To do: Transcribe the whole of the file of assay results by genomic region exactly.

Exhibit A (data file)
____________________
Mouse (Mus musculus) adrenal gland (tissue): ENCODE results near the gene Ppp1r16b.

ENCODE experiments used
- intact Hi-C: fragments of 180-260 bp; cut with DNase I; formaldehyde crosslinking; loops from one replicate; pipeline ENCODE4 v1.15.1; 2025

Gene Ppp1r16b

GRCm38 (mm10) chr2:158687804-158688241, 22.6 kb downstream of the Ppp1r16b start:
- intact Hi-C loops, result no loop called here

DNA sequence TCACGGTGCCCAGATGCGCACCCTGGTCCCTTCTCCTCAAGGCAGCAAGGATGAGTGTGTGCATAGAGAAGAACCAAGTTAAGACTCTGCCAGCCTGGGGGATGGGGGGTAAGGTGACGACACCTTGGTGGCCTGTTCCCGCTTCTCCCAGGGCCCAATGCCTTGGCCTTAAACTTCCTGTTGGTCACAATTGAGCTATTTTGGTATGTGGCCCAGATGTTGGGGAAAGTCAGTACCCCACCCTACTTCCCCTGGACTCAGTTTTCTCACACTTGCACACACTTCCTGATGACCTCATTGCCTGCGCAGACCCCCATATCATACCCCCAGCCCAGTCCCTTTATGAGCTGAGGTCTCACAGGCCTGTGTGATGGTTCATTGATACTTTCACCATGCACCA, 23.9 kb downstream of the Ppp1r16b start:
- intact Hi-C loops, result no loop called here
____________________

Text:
Mouse (Mus musculus) adrenal gland (tissue): ENCODE results near the gene Ppp1r16b.

ENCODE experiments used
- intact Hi-C: fragments of 180-260 bp; cut with DNase I; formaldehyde crosslinking; loops from one replicate; pipeline ENCODE4 v1.15.1; 2025

Gene Ppp1r16b

GRCm38 (mm10) chr2:158687804-158688241, 22.6 kb downstream of the Ppp1r16b start:
- intact Hi-C loops, result no loop called here

DNA sequence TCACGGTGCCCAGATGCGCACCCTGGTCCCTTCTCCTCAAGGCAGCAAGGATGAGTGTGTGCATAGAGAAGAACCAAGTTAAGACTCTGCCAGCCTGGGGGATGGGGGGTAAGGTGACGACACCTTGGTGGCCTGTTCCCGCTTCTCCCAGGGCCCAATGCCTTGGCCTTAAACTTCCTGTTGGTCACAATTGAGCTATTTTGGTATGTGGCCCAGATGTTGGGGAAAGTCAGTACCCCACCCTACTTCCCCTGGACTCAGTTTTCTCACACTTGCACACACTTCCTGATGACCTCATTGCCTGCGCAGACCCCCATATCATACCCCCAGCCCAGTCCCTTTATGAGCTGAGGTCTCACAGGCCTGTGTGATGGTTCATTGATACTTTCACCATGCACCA, 23.9 kb downstream of the Ppp1r16b start:
- intact Hi-C loops, result no loop called here